The Whitechapel Gallery is presenting the first major public display of the ISelf Collection in the UK this spring. Continuing its programme of opening up rarely seen collections from around the world, the four exhibitions are each titled after a key artwork in each display.
The latest, Self-portrait as the Billy Goat, brings together a selection of physical, psychological and imaginary self-portraits by more than a dozen leading international artists including Pawel Althamer, Louise Bourgeois, André Breton and the Surrealists and Enrico David.
The works reveal how these artists stage their own bodies or self-reflections to examine the different ways that we build our sense of personal identity.
A series of photo strips by André Breton and his Surrealist colleagues open the first chapter in a series of displays. Taken in 1929, they experimented with a new form of instantaneous self-portraiture, the photo booth. Rather than choosing a straightforward pose, they look sideways or away from the camera, playing with different poses – smoking, thinking or laughing, depicting themselves as complex and multi-faceted individuals.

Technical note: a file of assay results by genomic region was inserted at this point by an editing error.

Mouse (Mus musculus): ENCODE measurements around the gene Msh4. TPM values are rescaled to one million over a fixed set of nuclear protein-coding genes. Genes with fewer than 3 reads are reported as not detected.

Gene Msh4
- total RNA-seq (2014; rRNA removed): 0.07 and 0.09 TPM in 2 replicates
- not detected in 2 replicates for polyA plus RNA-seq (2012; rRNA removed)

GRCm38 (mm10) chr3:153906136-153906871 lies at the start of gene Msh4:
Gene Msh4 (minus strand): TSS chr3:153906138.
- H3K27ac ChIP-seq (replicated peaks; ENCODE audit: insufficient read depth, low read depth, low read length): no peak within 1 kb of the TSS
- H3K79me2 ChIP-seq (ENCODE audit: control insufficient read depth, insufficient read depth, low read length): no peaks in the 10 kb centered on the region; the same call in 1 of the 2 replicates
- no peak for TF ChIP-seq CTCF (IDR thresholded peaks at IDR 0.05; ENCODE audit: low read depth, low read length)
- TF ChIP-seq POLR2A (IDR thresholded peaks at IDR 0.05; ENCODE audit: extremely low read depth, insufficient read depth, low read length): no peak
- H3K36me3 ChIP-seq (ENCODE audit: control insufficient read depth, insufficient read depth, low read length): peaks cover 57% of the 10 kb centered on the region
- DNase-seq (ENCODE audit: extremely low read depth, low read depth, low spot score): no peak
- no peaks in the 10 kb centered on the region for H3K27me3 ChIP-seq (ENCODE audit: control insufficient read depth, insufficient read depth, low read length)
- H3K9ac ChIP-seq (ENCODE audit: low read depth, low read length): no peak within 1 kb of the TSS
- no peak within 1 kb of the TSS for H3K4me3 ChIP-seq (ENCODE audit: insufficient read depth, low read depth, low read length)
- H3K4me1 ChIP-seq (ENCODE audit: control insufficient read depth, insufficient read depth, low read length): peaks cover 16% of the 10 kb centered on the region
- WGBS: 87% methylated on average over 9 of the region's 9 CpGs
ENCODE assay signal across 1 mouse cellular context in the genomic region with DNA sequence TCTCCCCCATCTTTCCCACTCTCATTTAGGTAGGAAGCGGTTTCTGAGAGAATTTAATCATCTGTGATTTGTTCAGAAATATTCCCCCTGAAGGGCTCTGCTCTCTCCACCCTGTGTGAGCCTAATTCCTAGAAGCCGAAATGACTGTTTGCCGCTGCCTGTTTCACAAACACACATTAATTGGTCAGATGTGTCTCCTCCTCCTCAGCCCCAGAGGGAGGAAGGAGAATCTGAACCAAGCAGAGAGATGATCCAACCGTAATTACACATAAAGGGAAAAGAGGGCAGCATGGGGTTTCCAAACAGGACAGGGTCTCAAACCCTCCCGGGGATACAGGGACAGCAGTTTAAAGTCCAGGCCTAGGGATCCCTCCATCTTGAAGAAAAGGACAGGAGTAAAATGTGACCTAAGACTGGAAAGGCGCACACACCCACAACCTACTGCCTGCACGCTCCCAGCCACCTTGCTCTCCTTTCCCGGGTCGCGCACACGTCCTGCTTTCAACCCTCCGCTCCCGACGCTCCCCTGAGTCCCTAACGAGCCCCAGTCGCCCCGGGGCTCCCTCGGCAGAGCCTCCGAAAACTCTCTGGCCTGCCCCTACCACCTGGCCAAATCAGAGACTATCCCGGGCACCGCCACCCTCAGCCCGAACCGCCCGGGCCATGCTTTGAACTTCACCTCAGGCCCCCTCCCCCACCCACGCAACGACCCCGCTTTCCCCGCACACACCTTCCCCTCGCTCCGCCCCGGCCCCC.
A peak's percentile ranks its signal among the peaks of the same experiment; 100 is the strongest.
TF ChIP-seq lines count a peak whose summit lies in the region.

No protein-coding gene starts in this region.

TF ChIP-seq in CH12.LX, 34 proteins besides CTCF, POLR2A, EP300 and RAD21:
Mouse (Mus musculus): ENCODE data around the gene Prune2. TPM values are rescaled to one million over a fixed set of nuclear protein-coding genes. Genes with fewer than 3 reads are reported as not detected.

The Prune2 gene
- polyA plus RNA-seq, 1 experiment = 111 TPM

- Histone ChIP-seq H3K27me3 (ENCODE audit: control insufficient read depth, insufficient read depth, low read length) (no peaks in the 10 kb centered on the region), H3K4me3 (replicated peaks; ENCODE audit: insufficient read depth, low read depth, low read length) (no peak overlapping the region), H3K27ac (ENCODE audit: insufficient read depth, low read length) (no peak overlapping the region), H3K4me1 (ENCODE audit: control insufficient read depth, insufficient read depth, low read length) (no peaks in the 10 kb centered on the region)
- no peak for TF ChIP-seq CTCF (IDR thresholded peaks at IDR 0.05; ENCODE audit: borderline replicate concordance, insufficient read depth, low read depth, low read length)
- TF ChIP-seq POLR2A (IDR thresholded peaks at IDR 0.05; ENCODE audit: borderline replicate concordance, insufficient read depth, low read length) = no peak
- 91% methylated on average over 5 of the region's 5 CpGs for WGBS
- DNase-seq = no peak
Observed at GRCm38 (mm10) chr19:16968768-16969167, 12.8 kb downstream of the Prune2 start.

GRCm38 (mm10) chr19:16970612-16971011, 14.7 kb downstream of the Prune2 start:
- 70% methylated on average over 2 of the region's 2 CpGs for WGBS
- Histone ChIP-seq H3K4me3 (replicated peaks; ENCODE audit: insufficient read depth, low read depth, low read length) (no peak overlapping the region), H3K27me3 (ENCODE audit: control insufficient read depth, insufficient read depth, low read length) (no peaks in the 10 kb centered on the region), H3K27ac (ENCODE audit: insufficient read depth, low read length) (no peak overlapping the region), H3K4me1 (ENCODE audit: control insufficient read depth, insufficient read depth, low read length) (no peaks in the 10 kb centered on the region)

By staging their own portraits the artists in this display examine the mechanisms that we use to present ourselves to the world. In her Untitled (1977/2010) photographs, Cindy Sherman stages her appearance through a curtain call where she poses as four different actors. The agency of the artist in the set-up of the image also comes to the fore in Linder’s disturbing portrait You Search But Do Not See (1981-2010) where she appears to be almost suffocating in a plastic bag.
Tracing the psychology of the artist and the role of mother, daughter, wife and lover was at the forefront of Louise Bourgeois’ work. She presents herself as mother in Untitled (2005) and was to influence Tracey Emin, whose intimate nude gouaches Im here (2014) and Fist Clasped (2014) are included in the display.
The exhibition title is taken from Pawel Althamer’s flayed and melancholic self-portrait in the guise of Auguste Rodin’s famous The Thinker (1903), with an additional twist in that he represents himself as a Billy Goat. The relationship between body and feeling is considered further by Gabriel Kuri through his work Self portrait as Chart With Looping Volume (2012) which reflects on notions of unity and disembodiment.
This display aims to reveal how artists convey the complex dynamics below the surface of their appearances. Yayoi Kusama’s Infinity Nets YSOR (2011) from an ongoing series of delicate, abstract white paintings explores the landscape of her mind. On show alongside this is Prem Sahib’s Undetectable (2013), a minimal sculpture which we later understand to be an AIDS test.
Self-Portrait as the Billy Goat runs at the Whitechapel Gallery in London until 20 August 2017.
Main image: Pawel Althamer: Self-portrait as the Billy-Goat 2011 | Courtesy of the artist and Foksal Gallery Foundation, Warsaw. Photo: Bartosz Stawiarski